Weaver rediscovers slot in productive tune-up

Despite poor line, Angels righty finds success 'pitching instead of throwing'

Weaver rediscovers slot in productive tune-up

TEMPE, Ariz. -- Jered Weaver didn't really want to be here. All of his teammates were back in Southern California on Wednesday, but the Angels' longtime ace was stuck in Arizona because he needed to make one more start. It would come against eager, aggressive, impatient Minor League hitters. And it would begin with a 24-pitch first inning that featured a prodigious three-run homer.

But then something weird happened.

Weaver actually started to have fun.

"It's always fun when you find something and you can locate and you're putting the ball where you want to," Weaver said. "I started pitching instead of throwing."

Weaver completed six innings against low-level A's Minor Leaguers in what he hopes was his final tune-up start before the regular season. He gave up five runs on five hits and a walk, striking out four and throwing 85 pitches, 63 for strikes, on the main field of a desolate Tempe Diablo Stadium.

Weaver left a changeup out over the plate for the first-inning homer, but then he found his arm slot -- the one that clicked for him five days earlier -- and felt a lot better. He gave up another home run on an 0-2, up-and-in fastball -- "It would've hit him in the neck," Weaver said -- but otherwise not much.

Weaver even threw changeups on the inside part of the plate, which he never does.

"When you're throwing the stuff that I'm throwing, you have to invent some stuff to keep people off balance," Weaver said. "It was pretty fun, actually."

The Angels are starting Garrett Richards on Opening Day and Andrew Heaney in Game 2. Weaver, who has started Opening Day each of the last six years, could pitch at any point from April 7-11. The 33-year-old right-hander could face hitters at Angel Stadium and then begin the regular season in the rotation, but that will be manager Mike Scioscia's call.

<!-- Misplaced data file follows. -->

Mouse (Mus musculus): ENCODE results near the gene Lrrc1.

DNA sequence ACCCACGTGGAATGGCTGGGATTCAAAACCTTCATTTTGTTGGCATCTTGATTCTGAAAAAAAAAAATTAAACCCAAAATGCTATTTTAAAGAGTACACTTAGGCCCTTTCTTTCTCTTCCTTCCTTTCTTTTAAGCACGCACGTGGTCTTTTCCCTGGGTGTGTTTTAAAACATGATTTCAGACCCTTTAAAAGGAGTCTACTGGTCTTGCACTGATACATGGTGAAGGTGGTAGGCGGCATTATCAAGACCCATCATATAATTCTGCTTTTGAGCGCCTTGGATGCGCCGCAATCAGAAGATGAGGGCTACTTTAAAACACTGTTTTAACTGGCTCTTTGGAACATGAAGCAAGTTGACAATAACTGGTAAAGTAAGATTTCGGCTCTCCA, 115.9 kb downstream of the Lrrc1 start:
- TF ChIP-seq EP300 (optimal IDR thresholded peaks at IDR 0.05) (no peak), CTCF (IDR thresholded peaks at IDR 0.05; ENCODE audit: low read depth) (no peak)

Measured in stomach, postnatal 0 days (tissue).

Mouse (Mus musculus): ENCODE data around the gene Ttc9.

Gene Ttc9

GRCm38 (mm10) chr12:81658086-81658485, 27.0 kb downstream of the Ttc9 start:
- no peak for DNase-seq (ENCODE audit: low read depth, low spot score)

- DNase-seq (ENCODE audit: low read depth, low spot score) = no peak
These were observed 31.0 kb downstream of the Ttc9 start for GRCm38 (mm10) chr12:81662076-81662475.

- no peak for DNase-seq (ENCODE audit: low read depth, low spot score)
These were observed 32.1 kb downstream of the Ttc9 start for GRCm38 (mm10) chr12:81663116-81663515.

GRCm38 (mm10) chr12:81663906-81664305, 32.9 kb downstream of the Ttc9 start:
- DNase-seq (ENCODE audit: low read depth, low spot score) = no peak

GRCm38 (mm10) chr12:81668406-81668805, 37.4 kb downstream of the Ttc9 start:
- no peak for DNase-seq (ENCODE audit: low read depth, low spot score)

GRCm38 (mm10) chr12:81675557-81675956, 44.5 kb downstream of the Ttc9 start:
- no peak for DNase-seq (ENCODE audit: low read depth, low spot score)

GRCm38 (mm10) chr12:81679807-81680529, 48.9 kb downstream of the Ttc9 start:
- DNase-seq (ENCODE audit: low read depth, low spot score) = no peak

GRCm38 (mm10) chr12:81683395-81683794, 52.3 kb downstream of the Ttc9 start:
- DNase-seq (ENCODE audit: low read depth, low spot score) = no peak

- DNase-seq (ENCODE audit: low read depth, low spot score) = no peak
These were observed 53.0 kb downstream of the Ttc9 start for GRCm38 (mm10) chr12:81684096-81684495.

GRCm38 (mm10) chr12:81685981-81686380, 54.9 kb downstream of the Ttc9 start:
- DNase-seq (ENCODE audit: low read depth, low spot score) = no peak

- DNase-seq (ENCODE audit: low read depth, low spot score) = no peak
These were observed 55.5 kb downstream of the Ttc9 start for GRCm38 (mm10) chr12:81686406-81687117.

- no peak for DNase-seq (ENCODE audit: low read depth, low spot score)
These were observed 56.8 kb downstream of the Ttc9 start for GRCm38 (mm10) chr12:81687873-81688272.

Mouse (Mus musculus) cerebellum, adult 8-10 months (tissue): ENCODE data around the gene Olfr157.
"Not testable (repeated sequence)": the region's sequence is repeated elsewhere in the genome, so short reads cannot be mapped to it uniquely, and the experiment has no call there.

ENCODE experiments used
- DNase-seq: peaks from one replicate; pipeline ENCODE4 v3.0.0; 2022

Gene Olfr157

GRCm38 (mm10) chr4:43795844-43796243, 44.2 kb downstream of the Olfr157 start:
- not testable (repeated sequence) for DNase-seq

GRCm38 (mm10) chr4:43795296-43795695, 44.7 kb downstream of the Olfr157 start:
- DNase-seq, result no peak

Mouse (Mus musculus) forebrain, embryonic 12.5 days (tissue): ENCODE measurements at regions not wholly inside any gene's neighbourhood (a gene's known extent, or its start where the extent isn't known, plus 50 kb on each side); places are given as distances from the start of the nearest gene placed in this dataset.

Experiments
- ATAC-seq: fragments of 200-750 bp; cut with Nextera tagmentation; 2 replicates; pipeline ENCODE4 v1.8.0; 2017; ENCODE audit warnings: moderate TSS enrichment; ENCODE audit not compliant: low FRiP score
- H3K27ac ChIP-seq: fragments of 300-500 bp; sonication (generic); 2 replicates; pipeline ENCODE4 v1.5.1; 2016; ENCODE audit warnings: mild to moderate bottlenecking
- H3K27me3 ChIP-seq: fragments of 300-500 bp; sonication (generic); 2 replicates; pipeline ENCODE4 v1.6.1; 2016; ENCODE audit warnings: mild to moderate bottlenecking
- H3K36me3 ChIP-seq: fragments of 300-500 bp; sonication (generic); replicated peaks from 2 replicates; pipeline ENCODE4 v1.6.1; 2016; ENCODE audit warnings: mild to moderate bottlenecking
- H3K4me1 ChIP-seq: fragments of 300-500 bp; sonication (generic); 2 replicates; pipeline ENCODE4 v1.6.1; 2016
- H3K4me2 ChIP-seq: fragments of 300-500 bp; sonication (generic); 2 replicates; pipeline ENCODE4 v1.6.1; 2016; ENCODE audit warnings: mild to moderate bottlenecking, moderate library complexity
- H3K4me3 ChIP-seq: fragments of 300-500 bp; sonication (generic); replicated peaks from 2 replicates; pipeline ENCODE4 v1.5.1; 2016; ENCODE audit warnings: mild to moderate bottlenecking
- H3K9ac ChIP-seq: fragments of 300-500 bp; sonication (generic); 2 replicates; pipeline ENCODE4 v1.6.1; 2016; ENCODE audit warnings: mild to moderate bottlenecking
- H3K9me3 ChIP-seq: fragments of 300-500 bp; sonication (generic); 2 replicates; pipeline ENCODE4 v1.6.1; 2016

"I hope that's all that we do," Weaver said. "I don't want to go to a Minor League game. Those things get a little grueling. But whatever they think is best, that's what I'll do."

It's been a rough spring for Weaver, immediately following a tough summer.

Weaver entered camp hopeful of rekindling some life on his fastball, but he has thrown it mainly 79-81 mph, as many as five ticks slower than his average from last season. Weaver previously underwent a precautionary MRI exam on his neck, which basically revealed that he can continue to pitch through tightness, and he has spent most of Spring Training playing catch-up.

Weaver believes the only thing left to do is build strength, after spending so much time focusing on flexibility.

"It's kind of like a rubber band," Weaver described. "You stretch it out too much and it doesn't really snap back. I think that if I just strengthen up that rubber band, it should be good to go."

Overall, Weaver assessed, his Wednesday was "pretty good."

"Something clicked there in that first inning mechanically," Weaver said. "I was pretty happy with it after the first."

Alden Gonzalez is a reporter for MLB.com. Follow him on Twitter @Alden_Gonzalez and Facebook , and listen to his podcast. This story was not subject to the approval of Major League Baseball or its clubs.